| Havana, Cuba |
Since returning from Cuba, I have been asked quite a few times about my trip and my experience with traveling to what has always been known to us as a “forbidden country.” Traveling to Cuba was everything and, if you decide to go, I promise you that you will not regret deciding to make the trip. Below are some tips based on my personal travel experiences.
It’s Still Not Legal to “Vacation” in Cuba
Despite popular belief, it’s still not legal to go to Cuba as an American citizen unless the purpose of your travel falls into at least 1 of the 12 categories provided by the Office of Foreign Assets Control (OFAC). Fortunately, President Obama did expand legal travel for Americans in the sense that you no longer have to apply for a license or get approval from OFAC. The US government approved categories and more information about legal travel to Cuba can be found on the OFAC’s FAQ page. Obviously, with new administration . . . this could be subject to change.
Bring Enough Cash For Your Entire Trip
Cuba is a cash only country, at least for now. American debit and credit cards do not work in Cuba, so you will need to bring enough cash with you to last for the duration of your trip. If possible, avoid bringing US dollars–convert your US dollars into Euros or British Pounds before leaving, as the exchange rate for those currencies is much better. When you arrive in Cuba you can exchange for convertible Cuban pesos (you cannot get Cuban currency outside of Cuba). I brought about $50 in US Dollars as emergency money, which I never planned to exchange.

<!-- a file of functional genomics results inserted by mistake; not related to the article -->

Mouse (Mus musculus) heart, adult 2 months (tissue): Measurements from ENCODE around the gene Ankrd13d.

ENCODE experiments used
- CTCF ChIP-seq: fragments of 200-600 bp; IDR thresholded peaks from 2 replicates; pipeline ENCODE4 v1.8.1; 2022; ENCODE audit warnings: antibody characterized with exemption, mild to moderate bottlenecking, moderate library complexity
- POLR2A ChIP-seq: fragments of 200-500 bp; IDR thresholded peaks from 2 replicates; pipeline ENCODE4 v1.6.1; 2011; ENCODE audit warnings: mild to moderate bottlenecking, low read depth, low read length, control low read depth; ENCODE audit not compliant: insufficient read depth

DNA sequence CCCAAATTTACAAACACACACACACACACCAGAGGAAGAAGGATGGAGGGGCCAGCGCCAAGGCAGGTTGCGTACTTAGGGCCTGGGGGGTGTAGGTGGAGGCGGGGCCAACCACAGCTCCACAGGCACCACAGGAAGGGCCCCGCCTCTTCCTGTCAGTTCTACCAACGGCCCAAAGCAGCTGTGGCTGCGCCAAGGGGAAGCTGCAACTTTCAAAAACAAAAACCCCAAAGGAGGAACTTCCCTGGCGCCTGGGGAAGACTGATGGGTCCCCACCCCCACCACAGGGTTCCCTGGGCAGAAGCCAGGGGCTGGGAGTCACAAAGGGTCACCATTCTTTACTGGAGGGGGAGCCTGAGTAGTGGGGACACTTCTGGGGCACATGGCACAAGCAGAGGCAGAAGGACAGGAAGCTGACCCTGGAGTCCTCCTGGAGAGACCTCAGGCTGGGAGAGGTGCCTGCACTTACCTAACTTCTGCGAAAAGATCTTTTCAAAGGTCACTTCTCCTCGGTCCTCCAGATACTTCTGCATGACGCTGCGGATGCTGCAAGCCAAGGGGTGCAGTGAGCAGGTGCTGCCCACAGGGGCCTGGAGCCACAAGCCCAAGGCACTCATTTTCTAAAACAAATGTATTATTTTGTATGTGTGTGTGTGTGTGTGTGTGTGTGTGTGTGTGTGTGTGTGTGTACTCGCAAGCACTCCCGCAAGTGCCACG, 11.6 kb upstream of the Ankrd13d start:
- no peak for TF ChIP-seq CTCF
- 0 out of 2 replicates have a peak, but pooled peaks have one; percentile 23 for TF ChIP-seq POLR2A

Also, Cuba has a dual currency system. The national currency is Cuban pesos (moneda nacional or CUP). However, the currency that you will be using is called the “convertible peso,” or CUC. It is said that prices are slightly better in the moneda nacional, but it doesn’t matter. Don’t worry we tried. As a non-Cuban, you are pretty much required to use CUCs even though some place with list their prices in both currencies.
Brush Up On Your Spanish
For me, brush up meant actually learn Spanish. Fortunately, I traveled with a group of people and a few of them knew Spanish and others were brave enough to test their limited capabilities. I, on the other hand, did not realize that I was using cuándo and cuánto interchangeably until the last day of our visit. Fluent English speakers are few and far between in Cuba. Even spending a few minutes on Duolingo every day leading up to your trip would be useful.
Leave Your Makeup at Home
When I got to Cuba and realized that the heat was so sweltering that any makeup would just seep right off my face, I was hurt to the core. My dreams of strolling around Cuba like Beyoncé with a beat face had been crushed. My suggestion is bring some concealer and / or your favorite lipsticks, but that’s about it. Anything else will most likely be a waste.
The Taxis Don’t Always Say “Taxi”